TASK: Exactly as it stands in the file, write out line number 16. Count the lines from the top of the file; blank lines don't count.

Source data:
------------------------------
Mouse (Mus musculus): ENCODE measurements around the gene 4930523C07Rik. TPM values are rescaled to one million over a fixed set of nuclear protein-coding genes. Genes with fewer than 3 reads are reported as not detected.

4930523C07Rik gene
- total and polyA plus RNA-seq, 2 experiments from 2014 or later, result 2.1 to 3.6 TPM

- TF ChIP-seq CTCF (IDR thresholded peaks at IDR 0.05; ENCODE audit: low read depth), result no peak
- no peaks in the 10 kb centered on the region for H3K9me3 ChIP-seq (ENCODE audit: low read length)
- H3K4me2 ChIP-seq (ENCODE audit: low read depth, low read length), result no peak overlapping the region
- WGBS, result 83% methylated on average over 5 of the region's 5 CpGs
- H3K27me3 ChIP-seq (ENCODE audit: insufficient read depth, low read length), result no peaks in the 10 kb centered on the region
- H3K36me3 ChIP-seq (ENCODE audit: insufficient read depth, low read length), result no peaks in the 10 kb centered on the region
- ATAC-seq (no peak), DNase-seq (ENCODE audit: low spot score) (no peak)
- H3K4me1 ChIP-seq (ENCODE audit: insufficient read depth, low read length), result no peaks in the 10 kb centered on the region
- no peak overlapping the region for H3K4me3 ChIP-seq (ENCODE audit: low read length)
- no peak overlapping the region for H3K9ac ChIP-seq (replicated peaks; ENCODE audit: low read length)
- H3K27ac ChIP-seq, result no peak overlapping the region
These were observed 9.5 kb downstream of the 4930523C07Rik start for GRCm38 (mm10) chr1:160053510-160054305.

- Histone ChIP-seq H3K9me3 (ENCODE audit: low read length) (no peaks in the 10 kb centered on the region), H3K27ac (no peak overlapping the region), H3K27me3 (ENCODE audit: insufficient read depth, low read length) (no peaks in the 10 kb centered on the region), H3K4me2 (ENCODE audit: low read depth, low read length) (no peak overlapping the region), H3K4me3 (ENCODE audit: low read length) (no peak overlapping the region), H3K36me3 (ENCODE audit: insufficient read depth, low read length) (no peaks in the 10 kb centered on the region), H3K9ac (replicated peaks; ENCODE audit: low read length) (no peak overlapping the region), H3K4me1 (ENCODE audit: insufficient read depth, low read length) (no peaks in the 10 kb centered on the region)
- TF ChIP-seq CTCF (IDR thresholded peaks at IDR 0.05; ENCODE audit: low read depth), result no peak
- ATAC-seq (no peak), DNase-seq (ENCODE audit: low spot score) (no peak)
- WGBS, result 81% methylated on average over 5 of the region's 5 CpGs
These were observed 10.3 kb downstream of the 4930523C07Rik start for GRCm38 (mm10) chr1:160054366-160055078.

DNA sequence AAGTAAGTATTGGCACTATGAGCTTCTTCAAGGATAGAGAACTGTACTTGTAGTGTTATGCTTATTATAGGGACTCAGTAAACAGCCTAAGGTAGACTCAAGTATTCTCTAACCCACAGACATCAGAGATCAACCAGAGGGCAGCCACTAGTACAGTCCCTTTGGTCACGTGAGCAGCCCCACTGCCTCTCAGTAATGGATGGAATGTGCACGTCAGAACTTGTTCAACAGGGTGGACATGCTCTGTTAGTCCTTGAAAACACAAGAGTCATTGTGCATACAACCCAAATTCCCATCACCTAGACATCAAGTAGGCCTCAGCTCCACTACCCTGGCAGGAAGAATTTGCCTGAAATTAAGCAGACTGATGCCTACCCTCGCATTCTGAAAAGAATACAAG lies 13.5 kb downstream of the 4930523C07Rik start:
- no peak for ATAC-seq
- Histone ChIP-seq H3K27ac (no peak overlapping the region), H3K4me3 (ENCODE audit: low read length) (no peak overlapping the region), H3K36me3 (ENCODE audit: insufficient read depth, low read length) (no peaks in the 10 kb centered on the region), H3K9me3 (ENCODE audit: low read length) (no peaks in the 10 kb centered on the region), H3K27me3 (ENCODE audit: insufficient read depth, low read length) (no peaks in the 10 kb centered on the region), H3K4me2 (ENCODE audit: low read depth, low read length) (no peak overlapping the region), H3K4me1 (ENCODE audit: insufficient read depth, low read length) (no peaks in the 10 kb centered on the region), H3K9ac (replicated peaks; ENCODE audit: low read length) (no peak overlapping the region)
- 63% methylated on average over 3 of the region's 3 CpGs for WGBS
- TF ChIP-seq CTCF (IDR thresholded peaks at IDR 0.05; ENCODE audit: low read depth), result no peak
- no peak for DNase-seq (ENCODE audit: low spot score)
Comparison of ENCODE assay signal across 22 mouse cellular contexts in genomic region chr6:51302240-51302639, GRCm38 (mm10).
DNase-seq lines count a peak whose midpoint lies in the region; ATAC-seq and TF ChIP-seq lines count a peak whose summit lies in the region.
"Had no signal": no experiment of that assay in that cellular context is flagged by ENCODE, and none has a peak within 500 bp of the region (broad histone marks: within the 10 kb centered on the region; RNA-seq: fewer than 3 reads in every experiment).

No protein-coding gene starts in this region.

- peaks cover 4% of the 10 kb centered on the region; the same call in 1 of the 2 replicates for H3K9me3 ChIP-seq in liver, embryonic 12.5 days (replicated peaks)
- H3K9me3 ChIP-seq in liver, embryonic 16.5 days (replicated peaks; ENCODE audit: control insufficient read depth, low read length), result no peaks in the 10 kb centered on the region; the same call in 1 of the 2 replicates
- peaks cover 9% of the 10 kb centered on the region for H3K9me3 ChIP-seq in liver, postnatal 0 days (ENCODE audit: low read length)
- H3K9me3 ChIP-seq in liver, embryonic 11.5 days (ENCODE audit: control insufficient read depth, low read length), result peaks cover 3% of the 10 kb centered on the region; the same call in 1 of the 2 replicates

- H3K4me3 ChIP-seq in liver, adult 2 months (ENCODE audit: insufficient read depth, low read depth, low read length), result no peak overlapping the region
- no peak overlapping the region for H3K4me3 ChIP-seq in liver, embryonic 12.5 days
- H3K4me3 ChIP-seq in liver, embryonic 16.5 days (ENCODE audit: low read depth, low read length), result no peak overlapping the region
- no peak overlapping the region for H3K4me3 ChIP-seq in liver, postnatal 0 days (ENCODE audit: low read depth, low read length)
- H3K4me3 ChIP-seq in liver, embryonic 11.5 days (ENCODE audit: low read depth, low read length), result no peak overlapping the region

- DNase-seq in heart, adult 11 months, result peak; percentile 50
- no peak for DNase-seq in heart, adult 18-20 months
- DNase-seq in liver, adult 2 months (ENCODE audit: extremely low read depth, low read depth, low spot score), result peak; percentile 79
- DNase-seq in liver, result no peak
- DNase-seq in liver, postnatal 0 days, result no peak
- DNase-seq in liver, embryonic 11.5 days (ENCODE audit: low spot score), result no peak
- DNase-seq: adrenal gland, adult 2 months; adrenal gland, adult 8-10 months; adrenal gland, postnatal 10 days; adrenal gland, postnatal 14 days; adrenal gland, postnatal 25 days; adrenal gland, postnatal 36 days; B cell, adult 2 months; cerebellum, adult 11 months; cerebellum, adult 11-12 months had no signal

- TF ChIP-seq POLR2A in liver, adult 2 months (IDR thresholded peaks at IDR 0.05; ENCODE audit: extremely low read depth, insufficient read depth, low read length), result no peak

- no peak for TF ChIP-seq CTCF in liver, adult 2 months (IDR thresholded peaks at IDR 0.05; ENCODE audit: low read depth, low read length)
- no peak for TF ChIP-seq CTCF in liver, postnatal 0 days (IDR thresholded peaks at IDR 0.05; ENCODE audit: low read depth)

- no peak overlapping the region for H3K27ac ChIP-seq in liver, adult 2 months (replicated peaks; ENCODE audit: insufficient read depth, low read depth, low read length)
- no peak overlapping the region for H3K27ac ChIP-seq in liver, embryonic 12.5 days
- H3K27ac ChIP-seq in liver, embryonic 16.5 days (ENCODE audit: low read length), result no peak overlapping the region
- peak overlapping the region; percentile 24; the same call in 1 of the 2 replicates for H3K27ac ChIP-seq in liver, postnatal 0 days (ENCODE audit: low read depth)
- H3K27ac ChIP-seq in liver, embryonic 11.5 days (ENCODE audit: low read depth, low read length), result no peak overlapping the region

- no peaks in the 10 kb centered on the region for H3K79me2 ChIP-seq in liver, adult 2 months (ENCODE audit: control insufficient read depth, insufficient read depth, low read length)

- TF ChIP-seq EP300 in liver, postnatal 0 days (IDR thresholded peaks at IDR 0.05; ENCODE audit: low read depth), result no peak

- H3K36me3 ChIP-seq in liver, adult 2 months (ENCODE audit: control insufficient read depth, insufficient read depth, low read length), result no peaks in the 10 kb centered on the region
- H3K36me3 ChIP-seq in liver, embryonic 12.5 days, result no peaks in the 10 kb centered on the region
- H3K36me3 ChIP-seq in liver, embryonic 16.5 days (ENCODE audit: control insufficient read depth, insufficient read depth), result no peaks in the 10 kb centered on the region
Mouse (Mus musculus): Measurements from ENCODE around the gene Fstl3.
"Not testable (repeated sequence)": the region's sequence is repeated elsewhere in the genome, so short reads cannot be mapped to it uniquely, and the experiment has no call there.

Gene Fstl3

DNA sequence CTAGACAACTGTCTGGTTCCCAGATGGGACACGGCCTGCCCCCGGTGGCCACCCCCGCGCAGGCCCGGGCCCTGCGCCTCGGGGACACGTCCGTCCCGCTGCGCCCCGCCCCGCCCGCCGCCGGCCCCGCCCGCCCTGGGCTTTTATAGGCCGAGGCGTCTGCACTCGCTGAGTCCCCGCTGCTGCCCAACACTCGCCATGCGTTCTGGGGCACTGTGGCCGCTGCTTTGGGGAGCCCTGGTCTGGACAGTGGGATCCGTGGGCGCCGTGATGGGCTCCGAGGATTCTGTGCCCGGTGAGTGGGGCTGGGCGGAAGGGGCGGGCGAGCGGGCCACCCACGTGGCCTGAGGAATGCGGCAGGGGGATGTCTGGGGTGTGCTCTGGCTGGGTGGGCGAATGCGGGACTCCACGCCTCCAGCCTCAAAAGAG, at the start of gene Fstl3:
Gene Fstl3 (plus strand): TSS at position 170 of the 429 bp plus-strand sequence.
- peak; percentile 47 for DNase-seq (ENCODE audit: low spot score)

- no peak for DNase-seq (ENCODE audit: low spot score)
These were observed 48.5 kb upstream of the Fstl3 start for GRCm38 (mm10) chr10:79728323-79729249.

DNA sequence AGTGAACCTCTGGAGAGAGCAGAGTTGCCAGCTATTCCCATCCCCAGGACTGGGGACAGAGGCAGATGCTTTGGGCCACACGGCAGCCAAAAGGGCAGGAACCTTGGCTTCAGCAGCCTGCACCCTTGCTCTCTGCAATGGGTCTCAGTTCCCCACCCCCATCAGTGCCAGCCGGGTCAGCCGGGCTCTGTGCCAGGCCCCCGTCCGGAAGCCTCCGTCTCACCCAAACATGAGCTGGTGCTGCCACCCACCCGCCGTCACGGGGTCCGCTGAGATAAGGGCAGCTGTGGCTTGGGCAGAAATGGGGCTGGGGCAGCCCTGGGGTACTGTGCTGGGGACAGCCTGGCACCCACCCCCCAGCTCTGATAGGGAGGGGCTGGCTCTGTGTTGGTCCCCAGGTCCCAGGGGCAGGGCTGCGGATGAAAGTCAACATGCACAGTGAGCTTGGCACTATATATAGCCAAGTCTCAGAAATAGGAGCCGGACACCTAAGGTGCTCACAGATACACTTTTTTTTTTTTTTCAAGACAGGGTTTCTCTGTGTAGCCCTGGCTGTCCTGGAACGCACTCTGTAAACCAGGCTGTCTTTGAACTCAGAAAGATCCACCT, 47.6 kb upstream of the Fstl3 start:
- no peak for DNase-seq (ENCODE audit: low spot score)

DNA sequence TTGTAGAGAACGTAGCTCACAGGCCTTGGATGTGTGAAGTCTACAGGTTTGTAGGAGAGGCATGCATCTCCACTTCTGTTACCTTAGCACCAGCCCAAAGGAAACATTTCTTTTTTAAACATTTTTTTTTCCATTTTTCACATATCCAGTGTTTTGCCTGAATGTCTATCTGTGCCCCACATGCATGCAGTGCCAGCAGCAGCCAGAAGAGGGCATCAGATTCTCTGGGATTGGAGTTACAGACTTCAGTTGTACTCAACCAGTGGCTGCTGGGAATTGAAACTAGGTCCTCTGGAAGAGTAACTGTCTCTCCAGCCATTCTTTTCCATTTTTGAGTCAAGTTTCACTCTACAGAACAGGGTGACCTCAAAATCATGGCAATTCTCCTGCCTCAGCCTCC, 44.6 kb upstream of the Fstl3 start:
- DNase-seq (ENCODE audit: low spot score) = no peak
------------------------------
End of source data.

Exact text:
- Histone ChIP-seq H3K9me3 (ENCODE audit: low read length) (no peaks in the 10 kb centered on the region), H3K27ac (no peak overlapping the region), H3K27me3 (ENCODE audit: insufficient read depth, low read length) (no peaks in the 10 kb centered on the region), H3K4me2 (ENCODE audit: low read depth, low read length) (no peak overlapping the region), H3K4me3 (ENCODE audit: low read length) (no peak overlapping the region), H3K36me3 (ENCODE audit: insufficient read depth, low read length) (no peaks in the 10 kb centered on the region), H3K9ac (replicated peaks; ENCODE audit: low read length) (no peak overlapping the region), H3K4me1 (ENCODE audit: insufficient read depth, low read length) (no peaks in the 10 kb centered on the region)